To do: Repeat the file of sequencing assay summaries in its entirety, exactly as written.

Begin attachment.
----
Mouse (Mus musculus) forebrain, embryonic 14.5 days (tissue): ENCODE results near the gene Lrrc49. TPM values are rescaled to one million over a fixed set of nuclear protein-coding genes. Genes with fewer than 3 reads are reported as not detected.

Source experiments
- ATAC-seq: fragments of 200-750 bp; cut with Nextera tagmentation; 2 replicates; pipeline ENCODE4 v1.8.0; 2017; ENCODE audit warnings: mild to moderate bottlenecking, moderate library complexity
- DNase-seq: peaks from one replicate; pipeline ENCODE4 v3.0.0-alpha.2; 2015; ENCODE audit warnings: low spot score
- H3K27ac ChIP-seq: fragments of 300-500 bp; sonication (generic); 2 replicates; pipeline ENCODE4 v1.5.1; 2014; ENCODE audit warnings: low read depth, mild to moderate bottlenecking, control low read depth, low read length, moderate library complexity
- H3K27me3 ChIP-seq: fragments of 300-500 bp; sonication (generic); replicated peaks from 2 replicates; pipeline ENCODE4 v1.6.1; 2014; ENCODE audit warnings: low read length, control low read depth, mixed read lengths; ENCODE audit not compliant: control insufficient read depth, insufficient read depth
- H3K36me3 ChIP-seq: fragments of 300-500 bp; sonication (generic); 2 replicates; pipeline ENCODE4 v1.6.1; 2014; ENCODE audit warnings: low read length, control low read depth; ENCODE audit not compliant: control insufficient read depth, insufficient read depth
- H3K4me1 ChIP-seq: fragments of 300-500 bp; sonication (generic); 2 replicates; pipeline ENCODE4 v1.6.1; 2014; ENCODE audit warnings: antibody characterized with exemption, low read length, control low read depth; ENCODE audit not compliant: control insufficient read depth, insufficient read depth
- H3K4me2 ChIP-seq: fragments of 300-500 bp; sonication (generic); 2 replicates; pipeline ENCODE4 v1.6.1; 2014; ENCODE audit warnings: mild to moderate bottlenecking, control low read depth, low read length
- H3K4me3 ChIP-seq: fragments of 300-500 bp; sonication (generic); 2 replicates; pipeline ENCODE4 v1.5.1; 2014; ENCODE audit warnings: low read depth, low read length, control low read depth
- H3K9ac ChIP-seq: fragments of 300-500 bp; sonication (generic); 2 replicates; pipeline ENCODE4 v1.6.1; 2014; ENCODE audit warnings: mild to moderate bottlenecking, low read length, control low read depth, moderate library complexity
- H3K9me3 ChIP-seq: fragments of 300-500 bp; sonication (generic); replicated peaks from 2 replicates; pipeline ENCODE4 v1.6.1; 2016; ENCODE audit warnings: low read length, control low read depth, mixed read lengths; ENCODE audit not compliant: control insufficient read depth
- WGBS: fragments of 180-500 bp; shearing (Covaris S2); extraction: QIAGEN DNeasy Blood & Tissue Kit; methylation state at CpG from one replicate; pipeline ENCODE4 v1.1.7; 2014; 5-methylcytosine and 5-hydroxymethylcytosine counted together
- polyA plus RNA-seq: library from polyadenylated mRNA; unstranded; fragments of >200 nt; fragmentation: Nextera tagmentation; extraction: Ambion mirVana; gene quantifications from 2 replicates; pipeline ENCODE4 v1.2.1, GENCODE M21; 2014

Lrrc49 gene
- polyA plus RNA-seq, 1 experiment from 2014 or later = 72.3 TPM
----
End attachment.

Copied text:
Mouse (Mus musculus) forebrain, embryonic 14.5 days (tissue): ENCODE results near the gene Lrrc49. TPM values are rescaled to one million over a fixed set of nuclear protein-coding genes. Genes with fewer than 3 reads are reported as not detected.

Source experiments
- ATAC-seq: fragments of 200-750 bp; cut with Nextera tagmentation; 2 replicates; pipeline ENCODE4 v1.8.0; 2017; ENCODE audit warnings: mild to moderate bottlenecking, moderate library complexity
- DNase-seq: peaks from one replicate; pipeline ENCODE4 v3.0.0-alpha.2; 2015; ENCODE audit warnings: low spot score
- H3K27ac ChIP-seq: fragments of 300-500 bp; sonication (generic); 2 replicates; pipeline ENCODE4 v1.5.1; 2014; ENCODE audit warnings: low read depth, mild to moderate bottlenecking, control low read depth, low read length, moderate library complexity
- H3K27me3 ChIP-seq: fragments of 300-500 bp; sonication (generic); replicated peaks from 2 replicates; pipeline ENCODE4 v1.6.1; 2014; ENCODE audit warnings: low read length, control low read depth, mixed read lengths; ENCODE audit not compliant: control insufficient read depth, insufficient read depth
- H3K36me3 ChIP-seq: fragments of 300-500 bp; sonication (generic); 2 replicates; pipeline ENCODE4 v1.6.1; 2014; ENCODE audit warnings: low read length, control low read depth; ENCODE audit not compliant: control insufficient read depth, insufficient read depth
- H3K4me1 ChIP-seq: fragments of 300-500 bp; sonication (generic); 2 replicates; pipeline ENCODE4 v1.6.1; 2014; ENCODE audit warnings: antibody characterized with exemption, low read length, control low read depth; ENCODE audit not compliant: control insufficient read depth, insufficient read depth
- H3K4me2 ChIP-seq: fragments of 300-500 bp; sonication (generic); 2 replicates; pipeline ENCODE4 v1.6.1; 2014; ENCODE audit warnings: mild to moderate bottlenecking, control low read depth, low read length
- H3K4me3 ChIP-seq: fragments of 300-500 bp; sonication (generic); 2 replicates; pipeline ENCODE4 v1.5.1; 2014; ENCODE audit warnings: low read depth, low read length, control low read depth
- H3K9ac ChIP-seq: fragments of 300-500 bp; sonication (generic); 2 replicates; pipeline ENCODE4 v1.6.1; 2014; ENCODE audit warnings: mild to moderate bottlenecking, low read length, control low read depth, moderate library complexity
- H3K9me3 ChIP-seq: fragments of 300-500 bp; sonication (generic); replicated peaks from 2 replicates; pipeline ENCODE4 v1.6.1; 2016; ENCODE audit warnings: low read length, control low read depth, mixed read lengths; ENCODE audit not compliant: control insufficient read depth
- WGBS: fragments of 180-500 bp; shearing (Covaris S2); extraction: QIAGEN DNeasy Blood & Tissue Kit; methylation state at CpG from one replicate; pipeline ENCODE4 v1.1.7; 2014; 5-methylcytosine and 5-hydroxymethylcytosine counted together
- polyA plus RNA-seq: library from polyadenylated mRNA; unstranded; fragments of >200 nt; fragmentation: Nextera tagmentation; extraction: Ambion mirVana; gene quantifications from 2 replicates; pipeline ENCODE4 v1.2.1, GENCODE M21; 2014

Lrrc49 gene
- polyA plus RNA-seq, 1 experiment from 2014 or later = 72.3 TPM